THIS STORY HAS BEEN FORMATTED FOR EASY PRINTING
Television Review

In this fashion show, flacks trump frocks

Kelly Cutrone (right), the head of PR firm People’s Revolution, is at the center of Bravo’s new fashion reality show. Kelly Cutrone (right), the head of PR firm People’s Revolution, is at the center of Bravo’s new fashion reality show. (David Giesbrecht/Bravo)
By Christopher Muther
Globe Staff / February 1, 2010

E-mail this article

Invalid E-mail address
Invalid E-mail address

Sending your article

Your article has been sent.

  • E-mail|
  • Print|
  • Reprints|
  • |
Text size +

Fashion reality programming has given us everything from budding designers making couture from potato sacks to stylists scrambling to find frocks for starlets. Having exhausted nearly every aspect of the industry - and knocking off its dearly-departed “Project Runway’’ with pallid imitations - Bravo finds a new way to bring viewers into the rapid, vapid world of fashion: a show focused on fashion publicists.

“Kell on Earth,’’ which premieres tonight at 10, captures the drama and meltdowns you’d hope to see from a pressure-cooker office staffed with employees of varying intelligence. Bravo delights in preying on underlings in these settings - waiting for the slightest hint of dissension before cutting away to the confessional cam. Those hoping to see a focus on fashion may be disappointed, but the show has one very strong element in its favor: Surprisingly likable taskmaster/boss Kelly Cutrone, head of the PR firm People’s Revolution, is the glue that holds the chintz together. If Cutrone’s pale visage looks familiar, it’s because we’ve seen her no-nonsense approach in a supporting role on MTV’s kind-of-reality show “The Hills.’’

“The fashion industry is a war, which is why we have a take-no-prisoners kind of attitude,’’ the crusty Cutrone says in voice-over in “Kell on Earth,’’ as we see those standard shots of people with shopping bags shoving their way around the Big Apple. A few minutes later, she brusquely tells her staff of effete gents, delicate young women, and career-hardened ladies about her no-crying-in-the-office rule: “If you have to cry, go outside,’’ she announces. “If you’re sensitive and somebody hurts your feelings, I don’t give a [bleep].’’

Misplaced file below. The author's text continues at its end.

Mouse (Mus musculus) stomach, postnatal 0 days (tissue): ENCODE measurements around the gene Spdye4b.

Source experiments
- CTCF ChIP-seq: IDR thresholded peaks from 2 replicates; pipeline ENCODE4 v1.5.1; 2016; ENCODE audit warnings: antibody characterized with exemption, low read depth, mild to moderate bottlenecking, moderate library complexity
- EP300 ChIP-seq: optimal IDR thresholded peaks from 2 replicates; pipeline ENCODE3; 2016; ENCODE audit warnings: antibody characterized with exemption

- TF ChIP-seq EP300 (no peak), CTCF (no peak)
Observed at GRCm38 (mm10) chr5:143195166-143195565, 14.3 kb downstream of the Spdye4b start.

For all her bluster, however, Cutrone is viewed as a mother figure by her staff, and also by her 7-year-old daughter, who lives with Cutrone upstairs from the bustling office. You can see how she cares for her staff, particularly her gay Goth assistant Andrew Mukamal, who accessorizes his full-length sequin gown with bondage jewelry (“What I’m wearing has the power to entrance,’’ he purrs).

The rest of the staff is not as easy to digest. Robyn Berkley, the self-professed “Snow White with razor blades,’’ seems to be witchy simply for the fun of it, while her assistant Andrew Serrano, who resembles Chris Kattan with a spray-on tan addiction, tries pushing Ativan on fellow employees to calm them down when seating charts for New York Fashion Week go awry.

The show’s big weaknesses may turn out to be a lack of A-list designers (People’s Revolution does not handle top names) and a heavy reliance on contrived conflict. But watching the makeup-less Cutrone bulldoze her way through problems and dispense stern wisdom is a relief: finally, someone in the fashion industry more interested in playing the salty sage than the glamour girl.

Christopher Muther can be reached at muther@globe.com.

TELEVISION REVIEW
KELL ON EARTH
On: Bravo
Time: Tonight, 10-11